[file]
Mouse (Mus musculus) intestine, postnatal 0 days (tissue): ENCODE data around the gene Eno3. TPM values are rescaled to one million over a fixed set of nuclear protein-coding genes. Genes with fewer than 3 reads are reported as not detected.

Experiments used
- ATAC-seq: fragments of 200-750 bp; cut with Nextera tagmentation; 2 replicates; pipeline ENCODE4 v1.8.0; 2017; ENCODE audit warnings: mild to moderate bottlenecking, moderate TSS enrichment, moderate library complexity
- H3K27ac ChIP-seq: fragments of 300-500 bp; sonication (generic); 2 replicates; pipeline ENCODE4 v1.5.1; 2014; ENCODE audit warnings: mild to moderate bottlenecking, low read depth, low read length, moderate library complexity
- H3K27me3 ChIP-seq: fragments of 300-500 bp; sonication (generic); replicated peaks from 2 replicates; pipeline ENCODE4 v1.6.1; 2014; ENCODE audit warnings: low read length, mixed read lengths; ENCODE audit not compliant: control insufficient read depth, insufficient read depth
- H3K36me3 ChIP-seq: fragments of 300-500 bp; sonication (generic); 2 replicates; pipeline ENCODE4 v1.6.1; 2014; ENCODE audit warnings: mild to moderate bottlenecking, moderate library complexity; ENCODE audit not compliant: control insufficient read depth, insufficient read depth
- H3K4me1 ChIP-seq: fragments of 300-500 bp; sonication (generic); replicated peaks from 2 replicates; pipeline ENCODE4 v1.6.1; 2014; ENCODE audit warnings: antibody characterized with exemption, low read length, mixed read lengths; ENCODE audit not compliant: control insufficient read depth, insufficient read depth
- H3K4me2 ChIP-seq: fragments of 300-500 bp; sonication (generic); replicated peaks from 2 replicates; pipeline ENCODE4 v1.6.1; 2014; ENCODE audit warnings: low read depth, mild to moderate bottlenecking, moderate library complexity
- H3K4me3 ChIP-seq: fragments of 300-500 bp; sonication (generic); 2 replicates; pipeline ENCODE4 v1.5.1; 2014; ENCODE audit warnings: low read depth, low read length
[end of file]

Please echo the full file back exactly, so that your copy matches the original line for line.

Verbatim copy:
Mouse (Mus musculus) intestine, postnatal 0 days (tissue): ENCODE data around the gene Eno3. TPM values are rescaled to one million over a fixed set of nuclear protein-coding genes. Genes with fewer than 3 reads are reported as not detected.

Experiments used
- ATAC-seq: fragments of 200-750 bp; cut with Nextera tagmentation; 2 replicates; pipeline ENCODE4 v1.8.0; 2017; ENCODE audit warnings: mild to moderate bottlenecking, moderate TSS enrichment, moderate library complexity
- H3K27ac ChIP-seq: fragments of 300-500 bp; sonication (generic); 2 replicates; pipeline ENCODE4 v1.5.1; 2014; ENCODE audit warnings: mild to moderate bottlenecking, low read depth, low read length, moderate library complexity
- H3K27me3 ChIP-seq: fragments of 300-500 bp; sonication (generic); replicated peaks from 2 replicates; pipeline ENCODE4 v1.6.1; 2014; ENCODE audit warnings: low read length, mixed read lengths; ENCODE audit not compliant: control insufficient read depth, insufficient read depth
- H3K36me3 ChIP-seq: fragments of 300-500 bp; sonication (generic); 2 replicates; pipeline ENCODE4 v1.6.1; 2014; ENCODE audit warnings: mild to moderate bottlenecking, moderate library complexity; ENCODE audit not compliant: control insufficient read depth, insufficient read depth
- H3K4me1 ChIP-seq: fragments of 300-500 bp; sonication (generic); replicated peaks from 2 replicates; pipeline ENCODE4 v1.6.1; 2014; ENCODE audit warnings: antibody characterized with exemption, low read length, mixed read lengths; ENCODE audit not compliant: control insufficient read depth, insufficient read depth
- H3K4me2 ChIP-seq: fragments of 300-500 bp; sonication (generic); replicated peaks from 2 replicates; pipeline ENCODE4 v1.6.1; 2014; ENCODE audit warnings: low read depth, mild to moderate bottlenecking, moderate library complexity
- H3K4me3 ChIP-seq: fragments of 300-500 bp; sonication (generic); 2 replicates; pipeline ENCODE4 v1.5.1; 2014; ENCODE audit warnings: low read depth, low read length